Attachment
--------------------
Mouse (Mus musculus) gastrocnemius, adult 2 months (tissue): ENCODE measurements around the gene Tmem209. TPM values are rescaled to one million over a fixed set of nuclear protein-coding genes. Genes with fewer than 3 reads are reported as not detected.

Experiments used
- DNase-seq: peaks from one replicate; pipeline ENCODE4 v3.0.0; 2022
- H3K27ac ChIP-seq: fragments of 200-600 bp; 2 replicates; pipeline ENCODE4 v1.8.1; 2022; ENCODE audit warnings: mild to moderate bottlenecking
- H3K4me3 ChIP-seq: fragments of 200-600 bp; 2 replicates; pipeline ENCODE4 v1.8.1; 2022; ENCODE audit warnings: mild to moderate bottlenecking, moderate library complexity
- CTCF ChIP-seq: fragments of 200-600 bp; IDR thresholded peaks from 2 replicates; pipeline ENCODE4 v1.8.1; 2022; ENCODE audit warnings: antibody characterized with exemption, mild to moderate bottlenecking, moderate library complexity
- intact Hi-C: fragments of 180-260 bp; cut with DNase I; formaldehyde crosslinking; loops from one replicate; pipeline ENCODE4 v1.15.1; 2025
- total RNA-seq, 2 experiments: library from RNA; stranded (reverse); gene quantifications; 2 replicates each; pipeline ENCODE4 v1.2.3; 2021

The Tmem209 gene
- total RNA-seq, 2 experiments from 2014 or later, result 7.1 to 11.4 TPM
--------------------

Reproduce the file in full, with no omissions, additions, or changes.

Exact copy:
Mouse (Mus musculus) gastrocnemius, adult 2 months (tissue): ENCODE measurements around the gene Tmem209. TPM values are rescaled to one million over a fixed set of nuclear protein-coding genes. Genes with fewer than 3 reads are reported as not detected.

Experiments used
- DNase-seq: peaks from one replicate; pipeline ENCODE4 v3.0.0; 2022
- H3K27ac ChIP-seq: fragments of 200-600 bp; 2 replicates; pipeline ENCODE4 v1.8.1; 2022; ENCODE audit warnings: mild to moderate bottlenecking
- H3K4me3 ChIP-seq: fragments of 200-600 bp; 2 replicates; pipeline ENCODE4 v1.8.1; 2022; ENCODE audit warnings: mild to moderate bottlenecking, moderate library complexity
- CTCF ChIP-seq: fragments of 200-600 bp; IDR thresholded peaks from 2 replicates; pipeline ENCODE4 v1.8.1; 2022; ENCODE audit warnings: antibody characterized with exemption, mild to moderate bottlenecking, moderate library complexity
- intact Hi-C: fragments of 180-260 bp; cut with DNase I; formaldehyde crosslinking; loops from one replicate; pipeline ENCODE4 v1.15.1; 2025
- total RNA-seq, 2 experiments: library from RNA; stranded (reverse); gene quantifications; 2 replicates each; pipeline ENCODE4 v1.2.3; 2021

The Tmem209 gene
- total RNA-seq, 2 experiments from 2014 or later, result 7.1 to 11.4 TPM